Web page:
The Search for Modern China
Although there was no historical precedent for China's taking an active role in global events far from its shores, it fell to Duan to inaugurate a new era of overseas involvement. He and his advisers were intrigued by the possibilities of joining France and Britain in their fight against Germany, arguing that if Germany were defeated, then the strategically important German concession areas in Shandong province around Qingdao could be reclaimed by China. Duan was further pressured toward an anti-German declaration from two directions. One was from the United States, which in early 1917 was preparing to enter the war in response to German submarine attacks against neutral shipping in the Atlantic; the other was from the Japanese, who had abandoned various attempts to encourage separatist regimes in Manchuria, Mongolia, and southern China, and had decided to try to bribe Duan Qirui's regime into recognizing Japan's standing in north China at Germany's expense.
China's military strength was trivial compared to that of the European belligerents or of the United States, which had entered the war on the side of Britain and France in April 1917, but China had one crucial resource that the Allies lacked—namely, manpower. The slaughter in the European battlefields had been terrible: the British and French had lost over 600,000 men at the Battle of the Somme alone in 1916, and the following year the British lost 250,000 more at the Battle of Ypres. In constant need of new men for the front, the Allies realized that if Chinese laborers could be used on the docks and on construction projects in Western Europe, it would free more European males for active combat.
Pursuing this harsh but accurate line of reasoning, the British and French had begun to negotiate with the Chinese as early as the summer of 1916. Well before the Chinese declaration of war, the result was the establishment of a processing plant for Chinese laborers in Shandong province, near the British naval base of Weihaiwei, with a second one added later at the port of Qingdao. Sarcastically referred to by the British as their 'sausage machine,' the processing system worked swiftly and smoothly. There were tens of thousands of Chinese volunteers, driven by the poverty of the region and China's political uncertainties, and lured by the generosity of the wages offered by the British. Each volunteer received an embarkation fee of 20 Chinese dollars, followed by l0 dollars a month to be paid over to his family in China; the volunteers were provided with clothing and meals as well. The Chinese were given medical examinations and checked specifically for trachoma (a contagious viral disease of the eyelids, especially common in Shandong), tuberculosis, and venereal disease. If accepted—and about 100,000 made it through the screening—they were issued dog tags with serial numbers, which were sealed with metal rivets on bands around their wrists. Then they were sprayed from head to foot with disinfectant and urged to remove their queues, which many had chosen to keep despite the revolution in 1911.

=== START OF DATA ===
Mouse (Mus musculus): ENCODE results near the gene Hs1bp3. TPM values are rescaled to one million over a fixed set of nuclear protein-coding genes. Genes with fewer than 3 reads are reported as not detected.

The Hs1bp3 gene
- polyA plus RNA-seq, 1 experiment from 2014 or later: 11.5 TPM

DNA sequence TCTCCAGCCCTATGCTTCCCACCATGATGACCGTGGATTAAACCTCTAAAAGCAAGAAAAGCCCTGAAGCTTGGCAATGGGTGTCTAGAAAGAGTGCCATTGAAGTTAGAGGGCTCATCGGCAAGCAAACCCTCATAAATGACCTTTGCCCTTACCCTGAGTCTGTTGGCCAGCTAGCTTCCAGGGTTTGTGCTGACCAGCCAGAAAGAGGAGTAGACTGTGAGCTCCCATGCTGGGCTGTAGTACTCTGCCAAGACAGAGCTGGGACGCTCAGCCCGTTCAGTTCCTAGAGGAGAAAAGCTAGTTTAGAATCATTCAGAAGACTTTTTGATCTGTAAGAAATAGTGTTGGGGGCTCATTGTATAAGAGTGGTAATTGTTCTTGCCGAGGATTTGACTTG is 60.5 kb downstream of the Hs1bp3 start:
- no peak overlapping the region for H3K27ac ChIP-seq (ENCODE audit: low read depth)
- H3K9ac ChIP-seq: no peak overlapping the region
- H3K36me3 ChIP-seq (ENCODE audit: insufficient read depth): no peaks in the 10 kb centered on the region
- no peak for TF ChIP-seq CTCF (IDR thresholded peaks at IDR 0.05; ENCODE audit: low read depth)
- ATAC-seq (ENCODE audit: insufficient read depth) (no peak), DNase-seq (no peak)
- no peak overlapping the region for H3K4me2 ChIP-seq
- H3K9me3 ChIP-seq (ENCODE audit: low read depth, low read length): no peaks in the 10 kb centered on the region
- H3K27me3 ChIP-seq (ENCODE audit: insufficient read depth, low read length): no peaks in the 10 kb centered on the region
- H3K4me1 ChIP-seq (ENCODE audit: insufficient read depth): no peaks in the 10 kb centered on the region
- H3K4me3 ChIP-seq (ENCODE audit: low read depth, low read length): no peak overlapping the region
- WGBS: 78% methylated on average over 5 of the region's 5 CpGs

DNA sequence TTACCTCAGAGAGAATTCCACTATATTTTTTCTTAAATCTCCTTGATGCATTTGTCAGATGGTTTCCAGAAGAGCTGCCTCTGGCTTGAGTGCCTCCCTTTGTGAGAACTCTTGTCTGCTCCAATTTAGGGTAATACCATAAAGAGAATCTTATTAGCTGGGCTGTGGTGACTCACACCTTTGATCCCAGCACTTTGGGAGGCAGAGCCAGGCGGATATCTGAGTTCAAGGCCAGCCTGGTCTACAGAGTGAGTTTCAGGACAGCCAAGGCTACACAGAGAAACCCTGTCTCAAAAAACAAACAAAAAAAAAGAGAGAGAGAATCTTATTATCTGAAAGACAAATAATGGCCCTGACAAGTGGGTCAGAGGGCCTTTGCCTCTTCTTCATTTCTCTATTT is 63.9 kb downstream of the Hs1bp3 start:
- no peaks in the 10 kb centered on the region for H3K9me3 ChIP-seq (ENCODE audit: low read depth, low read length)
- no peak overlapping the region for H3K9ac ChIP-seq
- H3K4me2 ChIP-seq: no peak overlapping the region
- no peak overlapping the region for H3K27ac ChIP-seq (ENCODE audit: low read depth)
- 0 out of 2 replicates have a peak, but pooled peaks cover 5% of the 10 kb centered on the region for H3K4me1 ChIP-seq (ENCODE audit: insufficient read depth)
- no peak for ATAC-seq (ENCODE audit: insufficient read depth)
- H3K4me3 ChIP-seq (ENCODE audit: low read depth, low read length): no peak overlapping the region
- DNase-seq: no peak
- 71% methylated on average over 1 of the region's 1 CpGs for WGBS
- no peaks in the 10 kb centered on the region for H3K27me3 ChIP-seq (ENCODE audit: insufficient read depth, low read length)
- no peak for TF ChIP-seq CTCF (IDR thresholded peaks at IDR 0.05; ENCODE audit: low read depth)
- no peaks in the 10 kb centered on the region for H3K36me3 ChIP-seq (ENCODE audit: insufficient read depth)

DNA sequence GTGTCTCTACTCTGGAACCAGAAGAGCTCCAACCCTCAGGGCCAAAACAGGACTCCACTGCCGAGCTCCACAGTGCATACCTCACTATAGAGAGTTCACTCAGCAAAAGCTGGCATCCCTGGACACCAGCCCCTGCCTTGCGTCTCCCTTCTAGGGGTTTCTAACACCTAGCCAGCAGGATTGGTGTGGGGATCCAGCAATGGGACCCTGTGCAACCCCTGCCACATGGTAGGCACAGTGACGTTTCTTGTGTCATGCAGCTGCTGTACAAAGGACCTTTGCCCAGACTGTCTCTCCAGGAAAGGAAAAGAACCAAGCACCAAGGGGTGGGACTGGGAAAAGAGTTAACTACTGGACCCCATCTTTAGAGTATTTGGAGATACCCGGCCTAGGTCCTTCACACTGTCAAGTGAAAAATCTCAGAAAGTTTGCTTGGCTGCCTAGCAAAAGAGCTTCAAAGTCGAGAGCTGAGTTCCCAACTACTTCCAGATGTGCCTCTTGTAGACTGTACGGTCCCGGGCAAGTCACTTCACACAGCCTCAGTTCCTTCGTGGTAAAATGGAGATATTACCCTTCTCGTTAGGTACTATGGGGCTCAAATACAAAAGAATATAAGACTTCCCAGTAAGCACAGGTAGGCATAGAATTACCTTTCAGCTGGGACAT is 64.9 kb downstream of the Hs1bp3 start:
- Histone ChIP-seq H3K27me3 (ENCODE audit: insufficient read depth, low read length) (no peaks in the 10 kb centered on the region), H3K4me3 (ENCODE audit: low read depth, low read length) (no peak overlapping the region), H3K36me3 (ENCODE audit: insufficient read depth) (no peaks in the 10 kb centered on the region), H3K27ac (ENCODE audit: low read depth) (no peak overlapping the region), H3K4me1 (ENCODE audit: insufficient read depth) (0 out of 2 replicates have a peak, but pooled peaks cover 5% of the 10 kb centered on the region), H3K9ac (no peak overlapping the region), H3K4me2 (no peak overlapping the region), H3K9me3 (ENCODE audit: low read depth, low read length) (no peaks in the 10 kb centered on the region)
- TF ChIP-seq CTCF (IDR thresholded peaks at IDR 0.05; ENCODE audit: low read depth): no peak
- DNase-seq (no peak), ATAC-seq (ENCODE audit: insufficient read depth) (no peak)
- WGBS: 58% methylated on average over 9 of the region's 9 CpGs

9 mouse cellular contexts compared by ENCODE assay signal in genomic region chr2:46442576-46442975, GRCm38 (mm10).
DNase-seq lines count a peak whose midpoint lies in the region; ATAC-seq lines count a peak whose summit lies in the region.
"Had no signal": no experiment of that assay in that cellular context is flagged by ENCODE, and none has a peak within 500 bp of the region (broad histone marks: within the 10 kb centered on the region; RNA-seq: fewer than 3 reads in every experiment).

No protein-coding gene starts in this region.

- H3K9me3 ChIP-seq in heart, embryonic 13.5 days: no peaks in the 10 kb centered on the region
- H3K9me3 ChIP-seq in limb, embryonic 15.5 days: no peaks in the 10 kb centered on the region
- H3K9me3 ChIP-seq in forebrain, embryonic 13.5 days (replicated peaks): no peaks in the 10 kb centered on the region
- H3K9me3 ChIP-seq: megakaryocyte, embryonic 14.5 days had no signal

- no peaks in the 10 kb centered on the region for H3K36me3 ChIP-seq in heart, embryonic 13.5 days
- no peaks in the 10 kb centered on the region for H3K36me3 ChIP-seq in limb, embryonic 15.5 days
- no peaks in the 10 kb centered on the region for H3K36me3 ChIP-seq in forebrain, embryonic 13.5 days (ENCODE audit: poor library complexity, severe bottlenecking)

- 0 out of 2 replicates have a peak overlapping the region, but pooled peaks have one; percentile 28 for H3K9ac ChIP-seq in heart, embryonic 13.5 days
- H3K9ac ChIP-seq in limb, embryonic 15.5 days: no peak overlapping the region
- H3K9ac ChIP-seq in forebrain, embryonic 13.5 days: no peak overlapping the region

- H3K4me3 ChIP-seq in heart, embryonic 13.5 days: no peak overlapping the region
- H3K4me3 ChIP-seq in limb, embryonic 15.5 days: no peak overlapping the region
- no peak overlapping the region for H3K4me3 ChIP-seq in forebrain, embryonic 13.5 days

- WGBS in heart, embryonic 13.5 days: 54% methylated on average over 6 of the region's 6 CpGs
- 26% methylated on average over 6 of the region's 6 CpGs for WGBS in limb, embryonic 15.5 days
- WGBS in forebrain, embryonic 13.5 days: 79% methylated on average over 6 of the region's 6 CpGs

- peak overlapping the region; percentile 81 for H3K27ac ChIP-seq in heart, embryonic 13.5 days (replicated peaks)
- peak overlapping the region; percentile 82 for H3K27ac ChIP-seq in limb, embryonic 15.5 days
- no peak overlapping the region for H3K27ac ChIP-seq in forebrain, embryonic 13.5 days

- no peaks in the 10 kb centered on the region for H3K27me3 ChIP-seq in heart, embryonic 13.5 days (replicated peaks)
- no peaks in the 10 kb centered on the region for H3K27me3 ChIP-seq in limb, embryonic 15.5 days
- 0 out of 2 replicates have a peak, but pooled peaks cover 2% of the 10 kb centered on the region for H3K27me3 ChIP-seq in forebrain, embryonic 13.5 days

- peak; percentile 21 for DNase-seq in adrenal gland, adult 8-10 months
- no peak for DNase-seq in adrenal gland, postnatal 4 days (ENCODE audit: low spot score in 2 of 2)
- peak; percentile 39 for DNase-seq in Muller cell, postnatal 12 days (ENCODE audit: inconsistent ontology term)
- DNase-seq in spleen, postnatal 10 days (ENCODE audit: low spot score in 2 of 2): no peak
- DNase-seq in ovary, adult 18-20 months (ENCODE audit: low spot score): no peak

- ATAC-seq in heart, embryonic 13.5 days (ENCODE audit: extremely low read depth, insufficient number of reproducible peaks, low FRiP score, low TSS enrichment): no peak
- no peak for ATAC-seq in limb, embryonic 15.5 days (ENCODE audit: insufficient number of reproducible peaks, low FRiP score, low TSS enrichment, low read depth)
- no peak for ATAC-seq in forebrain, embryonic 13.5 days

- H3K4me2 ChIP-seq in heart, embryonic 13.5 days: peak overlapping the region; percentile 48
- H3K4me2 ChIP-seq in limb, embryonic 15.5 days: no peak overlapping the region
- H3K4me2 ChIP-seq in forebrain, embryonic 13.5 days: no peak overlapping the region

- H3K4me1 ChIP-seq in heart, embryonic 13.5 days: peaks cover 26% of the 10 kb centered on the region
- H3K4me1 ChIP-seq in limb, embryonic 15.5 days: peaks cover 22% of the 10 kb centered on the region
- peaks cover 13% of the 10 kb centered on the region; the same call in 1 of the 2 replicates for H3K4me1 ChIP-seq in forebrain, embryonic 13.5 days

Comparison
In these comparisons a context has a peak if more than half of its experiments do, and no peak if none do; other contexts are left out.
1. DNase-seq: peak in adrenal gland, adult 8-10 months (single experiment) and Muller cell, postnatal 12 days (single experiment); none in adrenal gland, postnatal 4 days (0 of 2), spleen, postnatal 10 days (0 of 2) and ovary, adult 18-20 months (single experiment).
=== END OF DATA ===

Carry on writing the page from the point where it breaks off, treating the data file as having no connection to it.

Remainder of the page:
An initial boatload of Chinese laborers, traveling across the Indian ocean and through the Suez Canal in 1916 on contract to the French government, had been sunk by German submarines in the Mediterranean; 543 Chinese lives were lost. New recruits were thereafter shipped over the Pacific to Canada, across Canada by train, and then reshipped in fleets accompanied by antisubmarine patrols for the final journey across the Atlantic. Although their employment had been protested by many French and British, particularly by labor-union members, the Chinese were soon at work, most of them in northern France. They were given such tasks as unloading military cargoes at the docks, building barracks and hospitals, digging trenches, and handling ammunition in the railway marshaling yards. They worked ten-hour days, seven days a week, with some time off allowed at the traditional Chinese festivals. The Chinese laborers remained nonbelligerents even after China's declaration of war, since there was no way Duan's regime could finance an army in Europe.